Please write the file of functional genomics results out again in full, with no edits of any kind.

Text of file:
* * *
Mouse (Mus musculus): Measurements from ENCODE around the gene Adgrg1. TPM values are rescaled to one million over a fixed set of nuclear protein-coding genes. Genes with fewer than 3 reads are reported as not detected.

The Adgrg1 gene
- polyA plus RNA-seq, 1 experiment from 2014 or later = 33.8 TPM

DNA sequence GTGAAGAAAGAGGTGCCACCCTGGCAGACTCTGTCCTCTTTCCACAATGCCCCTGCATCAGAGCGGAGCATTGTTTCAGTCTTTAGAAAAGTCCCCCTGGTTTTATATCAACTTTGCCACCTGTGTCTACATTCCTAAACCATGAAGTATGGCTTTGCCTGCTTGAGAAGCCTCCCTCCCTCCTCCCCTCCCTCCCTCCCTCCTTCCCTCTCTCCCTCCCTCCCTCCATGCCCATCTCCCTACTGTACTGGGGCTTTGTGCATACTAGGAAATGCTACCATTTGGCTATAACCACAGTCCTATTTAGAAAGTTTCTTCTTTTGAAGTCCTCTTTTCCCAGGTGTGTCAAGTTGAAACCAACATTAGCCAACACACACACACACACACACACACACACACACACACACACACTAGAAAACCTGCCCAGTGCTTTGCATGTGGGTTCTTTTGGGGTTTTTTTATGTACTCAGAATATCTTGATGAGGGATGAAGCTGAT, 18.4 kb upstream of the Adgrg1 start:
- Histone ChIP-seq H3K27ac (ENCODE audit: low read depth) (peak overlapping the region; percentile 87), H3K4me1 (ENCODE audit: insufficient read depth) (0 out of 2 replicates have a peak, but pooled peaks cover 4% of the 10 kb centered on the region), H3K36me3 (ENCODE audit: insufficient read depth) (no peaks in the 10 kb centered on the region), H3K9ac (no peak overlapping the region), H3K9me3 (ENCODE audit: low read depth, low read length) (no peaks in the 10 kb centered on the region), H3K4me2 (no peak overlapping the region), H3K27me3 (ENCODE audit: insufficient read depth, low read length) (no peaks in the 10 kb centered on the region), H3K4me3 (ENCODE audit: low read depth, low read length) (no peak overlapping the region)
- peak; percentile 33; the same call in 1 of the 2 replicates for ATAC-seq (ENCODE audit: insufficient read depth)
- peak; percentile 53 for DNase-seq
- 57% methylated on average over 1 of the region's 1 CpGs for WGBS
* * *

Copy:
Mouse (Mus musculus): Measurements from ENCODE around the gene Adgrg1. TPM values are rescaled to one million over a fixed set of nuclear protein-coding genes. Genes with fewer than 3 reads are reported as not detected.

The Adgrg1 gene
- polyA plus RNA-seq, 1 experiment from 2014 or later = 33.8 TPM

DNA sequence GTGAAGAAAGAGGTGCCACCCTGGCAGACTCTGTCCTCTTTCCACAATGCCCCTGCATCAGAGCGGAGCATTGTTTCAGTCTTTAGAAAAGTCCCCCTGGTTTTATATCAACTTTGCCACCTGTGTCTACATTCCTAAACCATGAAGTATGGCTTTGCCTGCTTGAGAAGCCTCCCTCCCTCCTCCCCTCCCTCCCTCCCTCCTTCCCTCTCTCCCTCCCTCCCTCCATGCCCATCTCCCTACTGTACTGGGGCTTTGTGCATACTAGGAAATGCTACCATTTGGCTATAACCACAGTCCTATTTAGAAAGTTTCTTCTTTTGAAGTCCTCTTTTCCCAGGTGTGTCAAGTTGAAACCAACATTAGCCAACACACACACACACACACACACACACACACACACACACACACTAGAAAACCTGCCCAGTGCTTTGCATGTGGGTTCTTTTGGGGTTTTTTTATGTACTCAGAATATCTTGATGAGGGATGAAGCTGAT, 18.4 kb upstream of the Adgrg1 start:
- Histone ChIP-seq H3K27ac (ENCODE audit: low read depth) (peak overlapping the region; percentile 87), H3K4me1 (ENCODE audit: insufficient read depth) (0 out of 2 replicates have a peak, but pooled peaks cover 4% of the 10 kb centered on the region), H3K36me3 (ENCODE audit: insufficient read depth) (no peaks in the 10 kb centered on the region), H3K9ac (no peak overlapping the region), H3K9me3 (ENCODE audit: low read depth, low read length) (no peaks in the 10 kb centered on the region), H3K4me2 (no peak overlapping the region), H3K27me3 (ENCODE audit: insufficient read depth, low read length) (no peaks in the 10 kb centered on the region), H3K4me3 (ENCODE audit: low read depth, low read length) (no peak overlapping the region)
- peak; percentile 33; the same call in 1 of the 2 replicates for ATAC-seq (ENCODE audit: insufficient read depth)
- peak; percentile 53 for DNase-seq
- 57% methylated on average over 1 of the region's 1 CpGs for WGBS